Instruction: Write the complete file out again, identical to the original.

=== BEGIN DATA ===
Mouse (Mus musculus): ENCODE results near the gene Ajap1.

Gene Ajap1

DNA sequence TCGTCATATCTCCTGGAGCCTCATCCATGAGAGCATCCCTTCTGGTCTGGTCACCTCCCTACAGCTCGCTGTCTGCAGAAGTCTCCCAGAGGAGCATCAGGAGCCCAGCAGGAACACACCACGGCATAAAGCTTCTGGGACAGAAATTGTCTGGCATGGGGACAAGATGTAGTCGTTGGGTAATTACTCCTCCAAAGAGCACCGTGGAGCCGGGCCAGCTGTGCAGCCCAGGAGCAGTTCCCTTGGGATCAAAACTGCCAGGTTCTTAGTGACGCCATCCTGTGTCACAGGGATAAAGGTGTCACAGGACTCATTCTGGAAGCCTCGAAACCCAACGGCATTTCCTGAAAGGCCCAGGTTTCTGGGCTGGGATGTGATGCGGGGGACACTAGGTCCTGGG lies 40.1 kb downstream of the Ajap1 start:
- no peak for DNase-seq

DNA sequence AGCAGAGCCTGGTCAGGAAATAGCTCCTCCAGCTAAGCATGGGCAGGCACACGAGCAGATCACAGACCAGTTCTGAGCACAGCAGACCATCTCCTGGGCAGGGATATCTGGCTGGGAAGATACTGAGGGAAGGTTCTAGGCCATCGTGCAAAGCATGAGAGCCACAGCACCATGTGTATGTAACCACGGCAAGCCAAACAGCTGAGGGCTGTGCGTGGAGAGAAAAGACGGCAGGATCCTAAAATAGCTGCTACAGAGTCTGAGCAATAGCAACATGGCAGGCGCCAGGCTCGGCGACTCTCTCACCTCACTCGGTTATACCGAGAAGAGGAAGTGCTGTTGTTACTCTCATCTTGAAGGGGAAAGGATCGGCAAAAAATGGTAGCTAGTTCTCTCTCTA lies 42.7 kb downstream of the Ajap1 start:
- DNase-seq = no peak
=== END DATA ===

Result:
Mouse (Mus musculus): ENCODE results near the gene Ajap1.

Gene Ajap1

DNA sequence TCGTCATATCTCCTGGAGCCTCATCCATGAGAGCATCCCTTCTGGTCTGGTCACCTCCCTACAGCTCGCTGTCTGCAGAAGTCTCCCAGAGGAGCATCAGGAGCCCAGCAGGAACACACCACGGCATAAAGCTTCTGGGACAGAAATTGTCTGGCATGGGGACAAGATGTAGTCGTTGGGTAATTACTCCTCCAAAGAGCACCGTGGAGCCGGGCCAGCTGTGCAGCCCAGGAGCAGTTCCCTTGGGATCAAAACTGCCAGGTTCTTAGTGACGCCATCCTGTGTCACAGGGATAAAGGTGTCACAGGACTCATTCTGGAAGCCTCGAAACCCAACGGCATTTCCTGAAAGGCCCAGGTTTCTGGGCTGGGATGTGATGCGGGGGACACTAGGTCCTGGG lies 40.1 kb downstream of the Ajap1 start:
- no peak for DNase-seq

DNA sequence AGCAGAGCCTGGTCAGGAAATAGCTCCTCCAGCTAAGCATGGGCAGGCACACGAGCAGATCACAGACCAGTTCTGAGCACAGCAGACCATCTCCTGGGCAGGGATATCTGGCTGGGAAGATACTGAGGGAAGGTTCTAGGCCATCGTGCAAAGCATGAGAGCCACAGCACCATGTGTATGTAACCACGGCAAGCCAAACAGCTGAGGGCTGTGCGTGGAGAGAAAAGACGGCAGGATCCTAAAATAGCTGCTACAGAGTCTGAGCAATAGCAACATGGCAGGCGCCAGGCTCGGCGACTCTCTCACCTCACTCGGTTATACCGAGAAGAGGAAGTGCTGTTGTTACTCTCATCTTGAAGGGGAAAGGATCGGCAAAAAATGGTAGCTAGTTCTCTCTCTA lies 42.7 kb downstream of the Ajap1 start:
- DNase-seq = no peak